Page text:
Sumitomo Mitsui Construction deploys in-house floating PV tech


Japan's Sumitomo Mitsui Construction has completed a 2 MW floating solar array on an agricultural pond in Sakaide, Kagawa Prefecture, on the Japanese island of Shikoku.

It has secured a 20-year tariff for the Haisuke floating solar plant under Japan's feed-in tariff scheme. It is the third floating PV project build by Sumitomo Mitsui Construction in Japan to date.

It built the project with its PuKaTTo proprietary floating technology, which it started to develop in 2015. “Including the Haisuke project, we have provided our floating solutions for seven projects in Japan and five abroad,” Sumitomo Mitsui Construction said.

It claims that the technology is easy to deploy and highly durable. The 9.7 kg floats are made of high-density polyethylene (HDPE) and feature UV-absorbing agents. They also include components for mooring cables. The floats are connected via 2 kg bridges that also serve as walkways for construction and maintenance workers. The floats have wide openings at the center to help cool off the PV panels by using the water.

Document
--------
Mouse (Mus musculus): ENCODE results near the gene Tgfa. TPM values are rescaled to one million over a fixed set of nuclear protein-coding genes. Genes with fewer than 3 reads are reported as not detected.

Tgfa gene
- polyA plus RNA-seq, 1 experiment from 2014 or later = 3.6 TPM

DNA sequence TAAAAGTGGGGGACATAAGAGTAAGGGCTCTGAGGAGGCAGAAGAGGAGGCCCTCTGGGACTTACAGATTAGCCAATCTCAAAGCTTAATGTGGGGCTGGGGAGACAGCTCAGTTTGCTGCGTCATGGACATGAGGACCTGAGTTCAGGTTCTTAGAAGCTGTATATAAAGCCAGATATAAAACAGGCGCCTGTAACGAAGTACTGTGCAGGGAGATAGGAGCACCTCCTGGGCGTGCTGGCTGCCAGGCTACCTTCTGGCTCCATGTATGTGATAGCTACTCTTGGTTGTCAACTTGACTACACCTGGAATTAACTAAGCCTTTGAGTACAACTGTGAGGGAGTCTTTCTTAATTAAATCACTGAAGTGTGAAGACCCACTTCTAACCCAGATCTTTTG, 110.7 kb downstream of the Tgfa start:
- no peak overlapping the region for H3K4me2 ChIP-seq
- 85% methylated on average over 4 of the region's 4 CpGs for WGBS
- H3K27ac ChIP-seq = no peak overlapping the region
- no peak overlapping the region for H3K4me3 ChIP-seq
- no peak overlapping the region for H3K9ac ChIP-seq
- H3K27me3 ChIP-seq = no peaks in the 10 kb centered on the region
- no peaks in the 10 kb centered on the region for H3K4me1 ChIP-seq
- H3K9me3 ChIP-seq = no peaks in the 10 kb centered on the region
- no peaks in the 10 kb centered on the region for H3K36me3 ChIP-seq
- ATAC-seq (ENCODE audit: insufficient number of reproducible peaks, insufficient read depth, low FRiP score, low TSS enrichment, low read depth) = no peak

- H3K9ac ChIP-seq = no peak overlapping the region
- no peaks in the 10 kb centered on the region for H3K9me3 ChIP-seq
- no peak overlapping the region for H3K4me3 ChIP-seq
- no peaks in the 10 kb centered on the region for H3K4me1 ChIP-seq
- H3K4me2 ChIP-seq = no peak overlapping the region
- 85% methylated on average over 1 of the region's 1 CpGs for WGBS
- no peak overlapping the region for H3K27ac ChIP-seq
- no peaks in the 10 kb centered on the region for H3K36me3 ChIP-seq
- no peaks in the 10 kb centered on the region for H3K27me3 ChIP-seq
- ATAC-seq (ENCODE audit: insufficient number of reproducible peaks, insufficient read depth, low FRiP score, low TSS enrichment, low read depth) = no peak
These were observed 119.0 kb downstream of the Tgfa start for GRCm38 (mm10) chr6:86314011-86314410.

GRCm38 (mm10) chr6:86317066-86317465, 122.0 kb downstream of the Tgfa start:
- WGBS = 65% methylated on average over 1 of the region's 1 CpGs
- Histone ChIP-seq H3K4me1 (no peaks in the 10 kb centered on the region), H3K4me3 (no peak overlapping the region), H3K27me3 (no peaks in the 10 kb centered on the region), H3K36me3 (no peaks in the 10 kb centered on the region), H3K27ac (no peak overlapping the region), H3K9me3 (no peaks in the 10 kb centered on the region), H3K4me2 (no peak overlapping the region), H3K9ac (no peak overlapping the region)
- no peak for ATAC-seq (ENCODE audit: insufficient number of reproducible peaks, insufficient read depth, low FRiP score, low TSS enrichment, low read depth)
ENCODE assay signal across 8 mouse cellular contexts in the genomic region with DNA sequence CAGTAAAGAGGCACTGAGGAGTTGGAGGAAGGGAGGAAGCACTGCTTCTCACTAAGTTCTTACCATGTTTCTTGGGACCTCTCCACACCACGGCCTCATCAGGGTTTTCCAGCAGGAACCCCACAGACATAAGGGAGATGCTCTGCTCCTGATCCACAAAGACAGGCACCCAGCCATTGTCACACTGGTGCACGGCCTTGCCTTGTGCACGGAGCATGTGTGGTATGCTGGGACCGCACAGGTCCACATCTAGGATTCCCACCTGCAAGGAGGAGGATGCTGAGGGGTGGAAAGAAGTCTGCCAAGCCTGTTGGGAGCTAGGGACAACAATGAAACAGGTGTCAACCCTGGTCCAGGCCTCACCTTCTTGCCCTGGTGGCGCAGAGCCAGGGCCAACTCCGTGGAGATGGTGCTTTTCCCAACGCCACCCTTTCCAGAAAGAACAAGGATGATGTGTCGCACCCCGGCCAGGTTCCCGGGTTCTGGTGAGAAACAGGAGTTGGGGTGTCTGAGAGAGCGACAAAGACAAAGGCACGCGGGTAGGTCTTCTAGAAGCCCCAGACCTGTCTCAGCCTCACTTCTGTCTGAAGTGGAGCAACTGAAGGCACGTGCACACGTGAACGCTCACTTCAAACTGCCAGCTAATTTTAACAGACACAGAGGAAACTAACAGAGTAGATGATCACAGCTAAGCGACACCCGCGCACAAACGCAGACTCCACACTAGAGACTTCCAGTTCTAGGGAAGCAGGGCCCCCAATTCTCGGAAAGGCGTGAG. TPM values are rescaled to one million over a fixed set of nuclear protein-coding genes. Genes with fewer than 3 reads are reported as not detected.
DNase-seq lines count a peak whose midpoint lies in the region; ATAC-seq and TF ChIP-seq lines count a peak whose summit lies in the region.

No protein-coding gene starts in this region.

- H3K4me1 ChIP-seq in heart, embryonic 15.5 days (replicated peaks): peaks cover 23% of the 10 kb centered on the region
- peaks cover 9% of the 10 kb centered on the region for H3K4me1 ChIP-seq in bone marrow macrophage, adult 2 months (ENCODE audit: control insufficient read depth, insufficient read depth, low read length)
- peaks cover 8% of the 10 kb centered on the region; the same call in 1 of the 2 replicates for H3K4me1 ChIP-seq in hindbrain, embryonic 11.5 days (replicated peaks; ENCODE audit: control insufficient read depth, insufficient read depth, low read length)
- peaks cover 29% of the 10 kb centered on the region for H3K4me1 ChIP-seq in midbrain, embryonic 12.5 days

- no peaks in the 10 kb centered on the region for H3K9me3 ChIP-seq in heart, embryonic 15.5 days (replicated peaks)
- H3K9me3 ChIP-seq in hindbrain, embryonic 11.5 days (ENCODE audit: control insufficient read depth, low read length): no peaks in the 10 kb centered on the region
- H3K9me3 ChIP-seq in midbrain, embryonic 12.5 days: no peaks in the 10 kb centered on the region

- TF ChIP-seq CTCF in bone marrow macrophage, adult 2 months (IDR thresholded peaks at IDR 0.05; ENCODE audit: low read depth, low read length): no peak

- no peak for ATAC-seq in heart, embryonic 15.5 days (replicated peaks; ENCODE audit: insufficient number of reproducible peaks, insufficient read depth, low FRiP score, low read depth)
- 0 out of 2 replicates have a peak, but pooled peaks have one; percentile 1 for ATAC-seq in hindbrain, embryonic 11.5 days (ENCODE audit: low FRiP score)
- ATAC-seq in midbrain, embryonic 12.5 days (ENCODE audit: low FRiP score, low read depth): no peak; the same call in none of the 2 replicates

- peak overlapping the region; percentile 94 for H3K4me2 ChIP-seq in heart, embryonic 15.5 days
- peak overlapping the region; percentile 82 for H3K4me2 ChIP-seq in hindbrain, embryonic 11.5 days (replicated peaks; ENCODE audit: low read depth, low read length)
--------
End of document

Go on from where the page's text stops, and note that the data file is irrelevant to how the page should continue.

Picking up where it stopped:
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The company mounted upright stands on each float to produce a 10-degree angle for the PV panels. It placed a scaffolding float on the outer part of the float as a scaffold for the installation and maintenance of the mooring rope. It also used binding bands to fix the floats together and bolts to attach the solar panels brackets to the floats. The company said the use of the binding bands enables the deployment of a floating array within a matter of hours.

The technology can host 60-cell and 72-cell modules from different manufacturers. The floats come with a 10-year warranty for both float and binding bands.

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